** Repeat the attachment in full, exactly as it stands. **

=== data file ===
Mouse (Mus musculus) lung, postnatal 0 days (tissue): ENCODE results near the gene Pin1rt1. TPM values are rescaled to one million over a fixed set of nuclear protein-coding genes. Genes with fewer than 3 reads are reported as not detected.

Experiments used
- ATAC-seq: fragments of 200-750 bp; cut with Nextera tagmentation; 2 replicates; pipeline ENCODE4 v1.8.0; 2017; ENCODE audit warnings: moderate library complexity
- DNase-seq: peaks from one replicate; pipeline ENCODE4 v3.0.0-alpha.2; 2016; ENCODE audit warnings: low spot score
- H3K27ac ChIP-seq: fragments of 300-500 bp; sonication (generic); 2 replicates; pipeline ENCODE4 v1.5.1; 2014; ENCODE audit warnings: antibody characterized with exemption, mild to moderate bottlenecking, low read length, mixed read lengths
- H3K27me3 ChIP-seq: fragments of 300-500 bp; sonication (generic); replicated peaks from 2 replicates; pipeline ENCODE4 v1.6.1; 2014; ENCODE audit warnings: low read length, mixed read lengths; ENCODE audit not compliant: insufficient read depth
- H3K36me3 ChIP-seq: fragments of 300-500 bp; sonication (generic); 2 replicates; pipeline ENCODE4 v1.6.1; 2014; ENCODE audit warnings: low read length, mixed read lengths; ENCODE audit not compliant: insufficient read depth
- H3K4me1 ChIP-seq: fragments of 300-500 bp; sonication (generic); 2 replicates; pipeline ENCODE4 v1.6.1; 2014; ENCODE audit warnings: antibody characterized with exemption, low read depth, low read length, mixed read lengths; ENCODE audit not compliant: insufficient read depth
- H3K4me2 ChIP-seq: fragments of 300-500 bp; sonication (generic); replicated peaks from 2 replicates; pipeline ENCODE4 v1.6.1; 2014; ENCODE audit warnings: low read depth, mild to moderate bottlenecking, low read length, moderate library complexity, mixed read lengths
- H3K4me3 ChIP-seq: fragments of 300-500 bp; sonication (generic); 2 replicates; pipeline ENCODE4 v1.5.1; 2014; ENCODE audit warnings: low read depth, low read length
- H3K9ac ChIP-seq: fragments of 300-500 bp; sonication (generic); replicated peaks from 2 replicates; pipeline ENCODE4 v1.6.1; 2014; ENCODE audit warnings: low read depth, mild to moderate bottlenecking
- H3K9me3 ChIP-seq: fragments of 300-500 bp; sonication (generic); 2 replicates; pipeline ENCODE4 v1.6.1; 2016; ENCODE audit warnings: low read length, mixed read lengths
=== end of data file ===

Mouse (Mus musculus) lung, postnatal 0 days (tissue): ENCODE results near the gene Pin1rt1. TPM values are rescaled to one million over a fixed set of nuclear protein-coding genes. Genes with fewer than 3 reads are reported as not detected.

Experiments used
- ATAC-seq: fragments of 200-750 bp; cut with Nextera tagmentation; 2 replicates; pipeline ENCODE4 v1.8.0; 2017; ENCODE audit warnings: moderate library complexity
- DNase-seq: peaks from one replicate; pipeline ENCODE4 v3.0.0-alpha.2; 2016; ENCODE audit warnings: low spot score
- H3K27ac ChIP-seq: fragments of 300-500 bp; sonication (generic); 2 replicates; pipeline ENCODE4 v1.5.1; 2014; ENCODE audit warnings: antibody characterized with exemption, mild to moderate bottlenecking, low read length, mixed read lengths
- H3K27me3 ChIP-seq: fragments of 300-500 bp; sonication (generic); replicated peaks from 2 replicates; pipeline ENCODE4 v1.6.1; 2014; ENCODE audit warnings: low read length, mixed read lengths; ENCODE audit not compliant: insufficient read depth
- H3K36me3 ChIP-seq: fragments of 300-500 bp; sonication (generic); 2 replicates; pipeline ENCODE4 v1.6.1; 2014; ENCODE audit warnings: low read length, mixed read lengths; ENCODE audit not compliant: insufficient read depth
- H3K4me1 ChIP-seq: fragments of 300-500 bp; sonication (generic); 2 replicates; pipeline ENCODE4 v1.6.1; 2014; ENCODE audit warnings: antibody characterized with exemption, low read depth, low read length, mixed read lengths; ENCODE audit not compliant: insufficient read depth
- H3K4me2 ChIP-seq: fragments of 300-500 bp; sonication (generic); replicated peaks from 2 replicates; pipeline ENCODE4 v1.6.1; 2014; ENCODE audit warnings: low read depth, mild to moderate bottlenecking, low read length, moderate library complexity, mixed read lengths
- H3K4me3 ChIP-seq: fragments of 300-500 bp; sonication (generic); 2 replicates; pipeline ENCODE4 v1.5.1; 2014; ENCODE audit warnings: low read depth, low read length
- H3K9ac ChIP-seq: fragments of 300-500 bp; sonication (generic); replicated peaks from 2 replicates; pipeline ENCODE4 v1.6.1; 2014; ENCODE audit warnings: low read depth, mild to moderate bottlenecking
- H3K9me3 ChIP-seq: fragments of 300-500 bp; sonication (generic); 2 replicates; pipeline ENCODE4 v1.6.1; 2016; ENCODE audit warnings: low read length, mixed read lengths